Global & Disaster Medicine

Archive for the ‘EMS’ Category

EMS Mobile Integrated Health & Disasters

USFA

In many communities across the country, Emergency Medical Services (EMS) provide preventative health care to help reduce unnecessary and costly trips to the emergency room and ensuing hospital admissions. EMS operating in a Mobile Integrated Health (MIH) role help patients with chronic conditions in their homes, divert ambulance calls to outpatient providers, and in some communities, use telemedicine to connect their patients with physicians from their homes.

But what if a disaster should strike? How might MIH providers best assist in the response effort?

A recent study1 was the first to examine the work of MIH providers — Richland County (South Carolina) EMS — during an October 2015 response to severe flooding.wheelchair patients



Study findings

MIH providers were able to meet vulnerable patients’ health needs in severe flooding conditions by:

  1. Reconnecting individuals in emergency shelters with:
    • Lost medications.
    • Alternative housing or social services.
    • Transportation to relocate them with family outside of the affected area.
    • Other essential health care.
  2. Readily identifying to local authorities those patients who required in-person wellness checks.
  3. Delivering food and water to patients they knew were unable to leave their homes due to a disability.
  4. Providing uninterrupted power supply for home ventilators, left ventricular assist devices, and other medical equipment.

EMS physicians augmented MIH services during the flood response by performing telephone triage and self-care instruction to patients cut off from EMS. They responded to the field and provided consultation to MIH as needed.

Research takeaways for MIH providers

  • Include disaster response in the MIH training curriculum.
  • Help patients prepare for disasters by emphasizing the need for an evacuation plan and to safeguard adequate supplies of medications and durable medical equipment.
  • Identify ahead of time community members with complex medical needs, such as people who require access to uninterrupted power for life-sustaining medical equipment.

1Gainey C., Brown H., Gerard W. (2018). Utilization of Mobile Integrated Health Providers During a Flood Disaster in South Carolina. Prehospital and disaster medicine: 33(4), 432-435.

 


Italian avalanche: At least 10 people have been pulled out alive including a plucky 6-year-old who just wanted her favorite cookies. 

CBS

 


HiRO: Health Integrated Rescue Operations & Disaster Drones

NBC News

“….One HiRO (Health Integrated Rescue Operations) package is designed to provide help for a severely injured victim, another is intended for up to 100 people with significant to minor injuries……Drone experts from…Hinds Community College, with advice from the researchers, designed and built the disaster drones, which are equipped to fly in bad weather. “These drones have impressive lift and distance capability, and can carry a variety of sensors, including infrared devices, to help locate victims in the dark,” says Dennis Lott, director of Hinds CC’s unmanned aerial vehicle program.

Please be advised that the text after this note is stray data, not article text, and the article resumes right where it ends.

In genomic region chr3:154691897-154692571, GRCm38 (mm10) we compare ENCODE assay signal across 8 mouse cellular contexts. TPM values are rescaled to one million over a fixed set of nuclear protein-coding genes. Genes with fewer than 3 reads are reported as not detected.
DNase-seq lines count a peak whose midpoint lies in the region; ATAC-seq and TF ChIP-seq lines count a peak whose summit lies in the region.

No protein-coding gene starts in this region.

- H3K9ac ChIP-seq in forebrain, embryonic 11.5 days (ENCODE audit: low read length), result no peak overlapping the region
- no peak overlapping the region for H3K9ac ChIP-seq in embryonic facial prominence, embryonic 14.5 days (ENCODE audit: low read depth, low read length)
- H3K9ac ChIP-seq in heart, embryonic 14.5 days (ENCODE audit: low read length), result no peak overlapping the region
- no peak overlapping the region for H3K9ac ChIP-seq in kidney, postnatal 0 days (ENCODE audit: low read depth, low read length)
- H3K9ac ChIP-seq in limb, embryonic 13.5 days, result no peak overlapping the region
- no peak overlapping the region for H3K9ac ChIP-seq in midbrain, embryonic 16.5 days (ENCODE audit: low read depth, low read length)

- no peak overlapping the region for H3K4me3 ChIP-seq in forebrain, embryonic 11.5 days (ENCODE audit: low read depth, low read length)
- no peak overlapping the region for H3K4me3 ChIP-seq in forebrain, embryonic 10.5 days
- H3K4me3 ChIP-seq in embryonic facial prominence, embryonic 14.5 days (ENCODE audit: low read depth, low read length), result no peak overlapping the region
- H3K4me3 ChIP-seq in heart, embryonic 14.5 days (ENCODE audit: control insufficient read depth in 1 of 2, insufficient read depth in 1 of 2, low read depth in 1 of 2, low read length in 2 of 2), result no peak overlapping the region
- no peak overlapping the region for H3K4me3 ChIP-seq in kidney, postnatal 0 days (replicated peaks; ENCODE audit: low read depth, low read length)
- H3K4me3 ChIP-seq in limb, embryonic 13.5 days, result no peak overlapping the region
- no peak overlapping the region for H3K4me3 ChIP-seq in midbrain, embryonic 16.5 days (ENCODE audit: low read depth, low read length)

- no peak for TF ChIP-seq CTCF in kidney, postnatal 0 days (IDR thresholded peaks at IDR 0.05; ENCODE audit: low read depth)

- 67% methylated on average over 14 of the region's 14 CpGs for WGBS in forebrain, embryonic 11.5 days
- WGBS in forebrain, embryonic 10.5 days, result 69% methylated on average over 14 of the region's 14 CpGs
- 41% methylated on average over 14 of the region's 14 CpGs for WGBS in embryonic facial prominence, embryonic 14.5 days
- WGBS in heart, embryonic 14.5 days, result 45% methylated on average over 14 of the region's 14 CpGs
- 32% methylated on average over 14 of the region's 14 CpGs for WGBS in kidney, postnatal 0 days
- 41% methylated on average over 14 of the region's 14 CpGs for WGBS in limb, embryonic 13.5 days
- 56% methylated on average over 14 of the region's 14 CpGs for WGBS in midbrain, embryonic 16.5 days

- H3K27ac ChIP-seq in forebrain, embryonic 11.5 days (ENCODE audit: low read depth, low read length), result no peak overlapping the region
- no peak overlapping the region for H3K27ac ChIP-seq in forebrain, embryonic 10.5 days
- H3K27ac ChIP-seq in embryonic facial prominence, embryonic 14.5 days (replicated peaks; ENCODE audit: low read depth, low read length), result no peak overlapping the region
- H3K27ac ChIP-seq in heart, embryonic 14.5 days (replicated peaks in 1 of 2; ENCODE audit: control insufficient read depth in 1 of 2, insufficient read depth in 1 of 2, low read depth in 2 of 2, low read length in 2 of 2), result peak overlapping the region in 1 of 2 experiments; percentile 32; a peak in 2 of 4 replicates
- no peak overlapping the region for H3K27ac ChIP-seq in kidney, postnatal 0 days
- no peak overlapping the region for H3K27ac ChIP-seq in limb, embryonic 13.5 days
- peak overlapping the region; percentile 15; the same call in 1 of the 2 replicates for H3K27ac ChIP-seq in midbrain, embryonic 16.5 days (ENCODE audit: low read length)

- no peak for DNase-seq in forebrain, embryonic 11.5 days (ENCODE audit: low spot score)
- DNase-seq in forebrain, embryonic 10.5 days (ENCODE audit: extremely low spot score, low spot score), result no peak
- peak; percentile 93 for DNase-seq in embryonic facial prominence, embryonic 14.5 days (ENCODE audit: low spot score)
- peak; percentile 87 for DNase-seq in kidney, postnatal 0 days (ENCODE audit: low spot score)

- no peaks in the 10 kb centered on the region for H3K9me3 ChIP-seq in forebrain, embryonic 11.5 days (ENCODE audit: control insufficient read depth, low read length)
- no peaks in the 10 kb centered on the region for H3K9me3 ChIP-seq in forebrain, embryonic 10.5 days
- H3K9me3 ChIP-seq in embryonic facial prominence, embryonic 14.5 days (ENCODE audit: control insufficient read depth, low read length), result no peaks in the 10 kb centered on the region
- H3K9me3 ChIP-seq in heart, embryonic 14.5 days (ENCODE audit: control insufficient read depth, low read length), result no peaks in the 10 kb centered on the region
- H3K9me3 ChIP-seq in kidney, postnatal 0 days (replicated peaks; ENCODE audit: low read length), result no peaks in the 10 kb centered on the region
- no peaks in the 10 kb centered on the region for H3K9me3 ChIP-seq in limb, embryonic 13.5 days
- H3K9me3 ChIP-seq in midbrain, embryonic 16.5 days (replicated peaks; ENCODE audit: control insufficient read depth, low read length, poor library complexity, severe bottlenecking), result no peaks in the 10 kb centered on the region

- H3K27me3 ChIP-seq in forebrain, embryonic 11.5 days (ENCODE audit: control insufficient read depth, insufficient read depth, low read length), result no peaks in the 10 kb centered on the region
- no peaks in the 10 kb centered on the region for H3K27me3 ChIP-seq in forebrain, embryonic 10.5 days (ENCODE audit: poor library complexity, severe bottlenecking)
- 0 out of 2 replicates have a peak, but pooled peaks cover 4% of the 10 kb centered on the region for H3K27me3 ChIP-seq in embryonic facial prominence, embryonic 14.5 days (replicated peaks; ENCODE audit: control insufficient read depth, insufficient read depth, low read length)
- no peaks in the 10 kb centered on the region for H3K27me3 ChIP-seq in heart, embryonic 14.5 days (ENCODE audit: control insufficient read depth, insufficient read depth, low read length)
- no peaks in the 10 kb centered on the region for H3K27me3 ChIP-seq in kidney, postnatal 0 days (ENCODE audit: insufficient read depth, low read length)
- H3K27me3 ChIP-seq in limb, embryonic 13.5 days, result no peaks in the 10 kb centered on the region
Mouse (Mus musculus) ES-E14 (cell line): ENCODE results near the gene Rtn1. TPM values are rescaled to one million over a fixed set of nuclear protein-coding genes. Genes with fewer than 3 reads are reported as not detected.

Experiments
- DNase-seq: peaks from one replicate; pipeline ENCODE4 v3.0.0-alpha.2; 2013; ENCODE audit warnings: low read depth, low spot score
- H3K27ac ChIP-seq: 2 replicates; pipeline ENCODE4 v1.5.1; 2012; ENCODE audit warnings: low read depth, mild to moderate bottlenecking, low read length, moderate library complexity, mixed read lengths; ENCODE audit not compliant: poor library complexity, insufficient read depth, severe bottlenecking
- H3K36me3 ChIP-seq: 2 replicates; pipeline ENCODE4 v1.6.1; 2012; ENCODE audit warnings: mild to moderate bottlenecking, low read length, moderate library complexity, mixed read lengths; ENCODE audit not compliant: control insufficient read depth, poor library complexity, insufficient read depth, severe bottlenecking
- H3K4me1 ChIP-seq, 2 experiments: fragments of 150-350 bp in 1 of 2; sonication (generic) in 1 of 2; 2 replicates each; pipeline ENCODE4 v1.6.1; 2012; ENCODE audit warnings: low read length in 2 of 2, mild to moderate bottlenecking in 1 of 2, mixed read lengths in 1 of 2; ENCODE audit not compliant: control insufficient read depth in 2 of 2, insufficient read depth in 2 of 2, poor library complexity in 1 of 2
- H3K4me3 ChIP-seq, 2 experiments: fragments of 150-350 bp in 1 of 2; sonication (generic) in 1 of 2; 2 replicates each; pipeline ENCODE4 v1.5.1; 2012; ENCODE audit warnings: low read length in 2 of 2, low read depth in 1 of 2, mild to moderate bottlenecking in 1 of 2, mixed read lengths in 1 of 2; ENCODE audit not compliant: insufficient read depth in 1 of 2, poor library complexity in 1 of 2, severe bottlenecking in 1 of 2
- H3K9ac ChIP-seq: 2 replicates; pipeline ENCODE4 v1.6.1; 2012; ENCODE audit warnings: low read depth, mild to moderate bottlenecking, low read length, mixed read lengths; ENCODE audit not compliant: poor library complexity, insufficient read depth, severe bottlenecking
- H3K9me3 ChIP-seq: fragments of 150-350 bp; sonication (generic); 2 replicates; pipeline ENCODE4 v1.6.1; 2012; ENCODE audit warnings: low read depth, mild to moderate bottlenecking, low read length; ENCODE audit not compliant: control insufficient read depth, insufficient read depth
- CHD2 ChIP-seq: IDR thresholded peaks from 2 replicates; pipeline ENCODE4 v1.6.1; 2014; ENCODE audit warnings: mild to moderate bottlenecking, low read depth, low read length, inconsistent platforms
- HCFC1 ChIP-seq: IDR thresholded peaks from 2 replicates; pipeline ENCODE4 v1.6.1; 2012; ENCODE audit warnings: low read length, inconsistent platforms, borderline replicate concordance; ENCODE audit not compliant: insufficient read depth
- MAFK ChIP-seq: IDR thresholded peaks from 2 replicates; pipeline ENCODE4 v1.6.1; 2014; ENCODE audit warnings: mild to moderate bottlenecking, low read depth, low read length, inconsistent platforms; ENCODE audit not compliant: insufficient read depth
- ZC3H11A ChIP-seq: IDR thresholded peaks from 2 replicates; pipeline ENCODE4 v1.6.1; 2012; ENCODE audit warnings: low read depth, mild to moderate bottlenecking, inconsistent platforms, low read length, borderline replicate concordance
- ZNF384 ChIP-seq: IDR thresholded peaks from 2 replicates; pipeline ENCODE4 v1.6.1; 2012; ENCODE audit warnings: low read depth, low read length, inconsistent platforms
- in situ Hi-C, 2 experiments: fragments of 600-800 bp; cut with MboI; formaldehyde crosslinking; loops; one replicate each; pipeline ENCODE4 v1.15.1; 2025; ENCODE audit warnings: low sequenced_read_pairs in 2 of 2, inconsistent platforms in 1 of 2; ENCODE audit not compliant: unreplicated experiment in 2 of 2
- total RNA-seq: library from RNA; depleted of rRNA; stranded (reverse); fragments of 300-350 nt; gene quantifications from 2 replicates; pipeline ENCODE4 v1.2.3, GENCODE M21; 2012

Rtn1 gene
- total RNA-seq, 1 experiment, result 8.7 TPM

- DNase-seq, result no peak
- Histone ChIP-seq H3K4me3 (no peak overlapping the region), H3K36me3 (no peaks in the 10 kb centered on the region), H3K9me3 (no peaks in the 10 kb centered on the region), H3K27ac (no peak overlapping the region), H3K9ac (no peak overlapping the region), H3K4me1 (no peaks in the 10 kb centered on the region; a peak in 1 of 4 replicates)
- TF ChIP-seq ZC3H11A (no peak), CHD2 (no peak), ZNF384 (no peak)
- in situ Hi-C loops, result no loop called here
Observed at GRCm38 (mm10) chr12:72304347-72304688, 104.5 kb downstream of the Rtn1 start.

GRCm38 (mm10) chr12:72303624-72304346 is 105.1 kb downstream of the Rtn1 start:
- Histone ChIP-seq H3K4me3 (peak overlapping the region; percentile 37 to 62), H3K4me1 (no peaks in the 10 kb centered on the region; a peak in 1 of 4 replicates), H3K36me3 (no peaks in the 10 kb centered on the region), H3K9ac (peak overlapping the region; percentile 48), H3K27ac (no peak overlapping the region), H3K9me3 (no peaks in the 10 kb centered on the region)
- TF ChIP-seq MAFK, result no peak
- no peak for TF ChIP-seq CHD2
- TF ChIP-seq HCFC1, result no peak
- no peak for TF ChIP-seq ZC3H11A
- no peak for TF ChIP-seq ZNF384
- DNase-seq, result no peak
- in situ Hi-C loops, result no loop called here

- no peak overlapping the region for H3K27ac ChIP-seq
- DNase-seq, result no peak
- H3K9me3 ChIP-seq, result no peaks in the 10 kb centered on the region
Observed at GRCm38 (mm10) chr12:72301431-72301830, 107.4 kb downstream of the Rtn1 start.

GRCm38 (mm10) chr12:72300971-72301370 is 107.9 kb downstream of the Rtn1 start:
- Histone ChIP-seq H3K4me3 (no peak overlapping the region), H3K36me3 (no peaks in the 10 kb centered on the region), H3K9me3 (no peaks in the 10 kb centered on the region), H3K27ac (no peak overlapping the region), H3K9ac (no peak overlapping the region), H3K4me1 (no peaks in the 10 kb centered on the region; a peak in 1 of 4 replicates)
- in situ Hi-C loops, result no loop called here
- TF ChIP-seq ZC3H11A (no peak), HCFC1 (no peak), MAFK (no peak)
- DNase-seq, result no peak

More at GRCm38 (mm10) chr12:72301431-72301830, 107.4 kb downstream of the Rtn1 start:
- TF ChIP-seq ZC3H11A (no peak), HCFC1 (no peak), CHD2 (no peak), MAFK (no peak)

Lott notes that any progress toward EMS response drone technology remains limited by Federal Aviation Administration ‘Part 107’ regulations that currently restrict most privately owned drones to a maximum weight of 55 pounds, an altitude ceiling of 400 feet, and line-of-sight operations, that is, within visible range………”


Futuristic: Drones in Disaster Response

Drones at Work

NBC News

“….A tourist bus has tipped over and slipped into a gully…….you call 911.

Soon….a flashing light appears overhead, accompanied by a buzzing sound. You look skyward ……an EMS response drone drops from the heavens deux ex machina. The 3-feet-tall, 6-feet-diameter octo-copter has been automatically guided to your location using your smartphone’s GPS coordinates.

It lands nearby, carrying a kit stuffed with meds, gauze and bandages, a chest seal, clotting sponges, scissors, and tourniquets. As you rummage through it, a video screen inside lights up and a face appears. “I’m an emergency care physician. I’m here to help.”….”


Wilson County, NC & Hurricane Matthew: The Aftermath

Image result for noaa hurricane matthew


By Olivia Neeley
The Wilson Daily Times

  • More than 530 Wilson County residents registered with the Federal Emergency Management Agency for assistance after Hurricane Matthew
  • The 530-plus individuals FEMA assisted received more than $640,000 disbursement in funds countywide.
  • The 911 Communications Center received 2,500 calls for service over the three-day period during and after Hurricane Matthew.
  • There were roughly 230 water rescues performed during the height of the storm, most of which were vehicles rescues and getting people out of houses that were threatened by water.
  • Two people were also killed in Wilson County as a result of moving water in the roadways. Their vehicles were swept away.

 


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